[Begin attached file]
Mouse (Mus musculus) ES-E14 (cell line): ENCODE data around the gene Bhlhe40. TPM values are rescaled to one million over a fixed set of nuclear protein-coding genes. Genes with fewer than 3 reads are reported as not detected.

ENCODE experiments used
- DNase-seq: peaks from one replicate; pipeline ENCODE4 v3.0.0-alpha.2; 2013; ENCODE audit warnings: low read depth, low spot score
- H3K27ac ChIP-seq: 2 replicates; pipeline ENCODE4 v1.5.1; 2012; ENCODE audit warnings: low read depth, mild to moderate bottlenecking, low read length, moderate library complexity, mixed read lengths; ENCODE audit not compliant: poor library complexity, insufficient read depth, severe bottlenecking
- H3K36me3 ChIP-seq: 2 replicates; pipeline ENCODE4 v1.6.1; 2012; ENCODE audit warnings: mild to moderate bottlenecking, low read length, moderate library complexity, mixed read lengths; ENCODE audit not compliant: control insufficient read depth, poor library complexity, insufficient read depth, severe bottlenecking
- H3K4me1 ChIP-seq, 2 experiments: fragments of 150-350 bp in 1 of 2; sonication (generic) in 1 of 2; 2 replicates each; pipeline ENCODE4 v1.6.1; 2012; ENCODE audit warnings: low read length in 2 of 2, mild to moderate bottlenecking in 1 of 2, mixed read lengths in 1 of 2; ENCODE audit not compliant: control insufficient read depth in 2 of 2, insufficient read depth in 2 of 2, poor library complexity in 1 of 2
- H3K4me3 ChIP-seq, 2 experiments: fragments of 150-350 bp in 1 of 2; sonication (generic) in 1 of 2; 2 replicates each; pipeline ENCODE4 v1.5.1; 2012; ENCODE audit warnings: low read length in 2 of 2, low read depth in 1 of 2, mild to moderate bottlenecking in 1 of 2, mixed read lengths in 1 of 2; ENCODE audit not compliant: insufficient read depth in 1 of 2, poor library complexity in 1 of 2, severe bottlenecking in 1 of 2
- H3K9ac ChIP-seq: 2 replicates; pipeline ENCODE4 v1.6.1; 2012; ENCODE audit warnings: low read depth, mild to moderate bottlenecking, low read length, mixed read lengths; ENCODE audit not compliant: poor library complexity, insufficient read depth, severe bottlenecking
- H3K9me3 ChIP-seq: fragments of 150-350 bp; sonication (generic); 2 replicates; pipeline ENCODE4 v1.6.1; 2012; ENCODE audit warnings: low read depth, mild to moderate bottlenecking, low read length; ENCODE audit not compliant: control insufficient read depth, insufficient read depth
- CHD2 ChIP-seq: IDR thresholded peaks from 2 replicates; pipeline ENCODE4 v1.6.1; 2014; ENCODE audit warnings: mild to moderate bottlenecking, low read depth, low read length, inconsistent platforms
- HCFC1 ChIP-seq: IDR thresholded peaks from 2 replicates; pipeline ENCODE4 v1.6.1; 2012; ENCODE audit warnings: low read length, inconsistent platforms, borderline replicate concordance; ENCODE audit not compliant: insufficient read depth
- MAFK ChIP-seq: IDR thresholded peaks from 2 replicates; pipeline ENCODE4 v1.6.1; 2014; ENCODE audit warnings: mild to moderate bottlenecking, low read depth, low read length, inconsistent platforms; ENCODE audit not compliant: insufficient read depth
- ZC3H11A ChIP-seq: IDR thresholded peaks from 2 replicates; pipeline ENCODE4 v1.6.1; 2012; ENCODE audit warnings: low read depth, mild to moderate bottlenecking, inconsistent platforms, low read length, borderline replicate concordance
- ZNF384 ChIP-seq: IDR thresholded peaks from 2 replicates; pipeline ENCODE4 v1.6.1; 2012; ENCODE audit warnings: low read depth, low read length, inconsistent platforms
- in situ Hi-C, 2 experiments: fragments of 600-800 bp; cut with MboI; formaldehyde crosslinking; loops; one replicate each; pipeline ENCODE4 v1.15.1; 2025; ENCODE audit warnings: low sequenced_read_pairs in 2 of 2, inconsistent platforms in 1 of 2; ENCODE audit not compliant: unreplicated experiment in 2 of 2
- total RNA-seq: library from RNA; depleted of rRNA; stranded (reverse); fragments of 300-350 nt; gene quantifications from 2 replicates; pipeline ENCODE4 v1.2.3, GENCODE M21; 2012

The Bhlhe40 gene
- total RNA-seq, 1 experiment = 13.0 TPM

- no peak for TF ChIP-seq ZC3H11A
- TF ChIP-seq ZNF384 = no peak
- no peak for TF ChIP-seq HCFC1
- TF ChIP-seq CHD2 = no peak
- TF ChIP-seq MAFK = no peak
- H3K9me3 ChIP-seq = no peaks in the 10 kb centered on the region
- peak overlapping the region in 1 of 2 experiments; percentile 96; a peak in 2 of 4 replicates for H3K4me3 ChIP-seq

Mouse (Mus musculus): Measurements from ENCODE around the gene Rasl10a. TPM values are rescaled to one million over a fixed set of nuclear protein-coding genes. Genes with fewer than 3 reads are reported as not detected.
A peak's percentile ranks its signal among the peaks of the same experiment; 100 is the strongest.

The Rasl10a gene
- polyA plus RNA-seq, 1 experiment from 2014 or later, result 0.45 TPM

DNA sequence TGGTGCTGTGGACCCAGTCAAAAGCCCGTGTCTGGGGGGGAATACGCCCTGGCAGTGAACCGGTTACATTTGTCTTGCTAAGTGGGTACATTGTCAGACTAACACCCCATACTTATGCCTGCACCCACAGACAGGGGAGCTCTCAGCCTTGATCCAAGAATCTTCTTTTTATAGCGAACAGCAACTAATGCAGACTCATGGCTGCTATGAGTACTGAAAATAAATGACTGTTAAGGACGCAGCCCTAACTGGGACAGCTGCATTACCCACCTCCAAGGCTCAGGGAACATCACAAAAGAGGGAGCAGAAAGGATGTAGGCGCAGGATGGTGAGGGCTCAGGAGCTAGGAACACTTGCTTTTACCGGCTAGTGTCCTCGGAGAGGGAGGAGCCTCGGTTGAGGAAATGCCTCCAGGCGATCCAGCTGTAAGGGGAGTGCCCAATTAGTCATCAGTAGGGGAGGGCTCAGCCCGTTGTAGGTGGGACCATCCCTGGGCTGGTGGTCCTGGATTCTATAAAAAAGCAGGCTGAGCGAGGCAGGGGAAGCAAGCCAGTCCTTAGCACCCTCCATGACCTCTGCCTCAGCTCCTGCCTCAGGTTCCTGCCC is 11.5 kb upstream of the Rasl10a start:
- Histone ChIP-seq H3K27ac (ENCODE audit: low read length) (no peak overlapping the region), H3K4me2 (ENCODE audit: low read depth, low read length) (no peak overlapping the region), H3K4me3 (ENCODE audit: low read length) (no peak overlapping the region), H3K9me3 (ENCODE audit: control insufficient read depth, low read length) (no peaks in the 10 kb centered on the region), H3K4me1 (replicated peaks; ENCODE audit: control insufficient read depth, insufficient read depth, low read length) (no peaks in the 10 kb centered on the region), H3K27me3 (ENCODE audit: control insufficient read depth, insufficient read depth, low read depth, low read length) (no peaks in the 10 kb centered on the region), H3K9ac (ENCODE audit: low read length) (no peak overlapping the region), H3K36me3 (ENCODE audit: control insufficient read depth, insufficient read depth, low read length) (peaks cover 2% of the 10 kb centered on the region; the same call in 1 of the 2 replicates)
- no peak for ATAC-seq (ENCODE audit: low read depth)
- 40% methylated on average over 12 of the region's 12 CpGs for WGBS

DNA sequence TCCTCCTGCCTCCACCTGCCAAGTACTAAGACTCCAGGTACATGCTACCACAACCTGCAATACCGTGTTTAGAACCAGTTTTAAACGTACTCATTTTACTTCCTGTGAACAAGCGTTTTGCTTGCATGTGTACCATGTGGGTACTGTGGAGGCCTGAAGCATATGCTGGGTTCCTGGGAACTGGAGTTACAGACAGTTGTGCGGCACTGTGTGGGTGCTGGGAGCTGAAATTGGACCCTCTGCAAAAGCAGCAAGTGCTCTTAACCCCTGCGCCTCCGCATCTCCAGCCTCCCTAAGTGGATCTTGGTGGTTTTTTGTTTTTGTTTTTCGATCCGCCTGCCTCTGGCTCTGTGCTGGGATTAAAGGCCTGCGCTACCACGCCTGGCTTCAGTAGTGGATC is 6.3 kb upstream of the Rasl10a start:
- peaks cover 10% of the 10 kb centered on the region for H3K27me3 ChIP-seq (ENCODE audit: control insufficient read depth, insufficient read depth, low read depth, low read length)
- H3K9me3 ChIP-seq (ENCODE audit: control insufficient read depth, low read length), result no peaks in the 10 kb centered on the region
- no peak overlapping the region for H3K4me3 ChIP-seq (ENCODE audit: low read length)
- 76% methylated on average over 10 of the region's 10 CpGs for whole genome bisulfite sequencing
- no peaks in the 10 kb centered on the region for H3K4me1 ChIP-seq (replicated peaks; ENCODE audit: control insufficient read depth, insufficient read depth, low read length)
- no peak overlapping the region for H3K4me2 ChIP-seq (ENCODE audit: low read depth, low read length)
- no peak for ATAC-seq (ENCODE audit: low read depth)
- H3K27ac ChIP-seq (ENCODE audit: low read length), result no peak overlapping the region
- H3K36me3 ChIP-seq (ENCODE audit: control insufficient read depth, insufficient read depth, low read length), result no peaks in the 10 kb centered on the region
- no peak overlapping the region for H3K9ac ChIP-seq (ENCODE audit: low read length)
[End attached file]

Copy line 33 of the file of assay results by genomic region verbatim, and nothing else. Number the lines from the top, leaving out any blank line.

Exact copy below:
- 40% methylated on average over 12 of the region's 12 CpGs for WGBS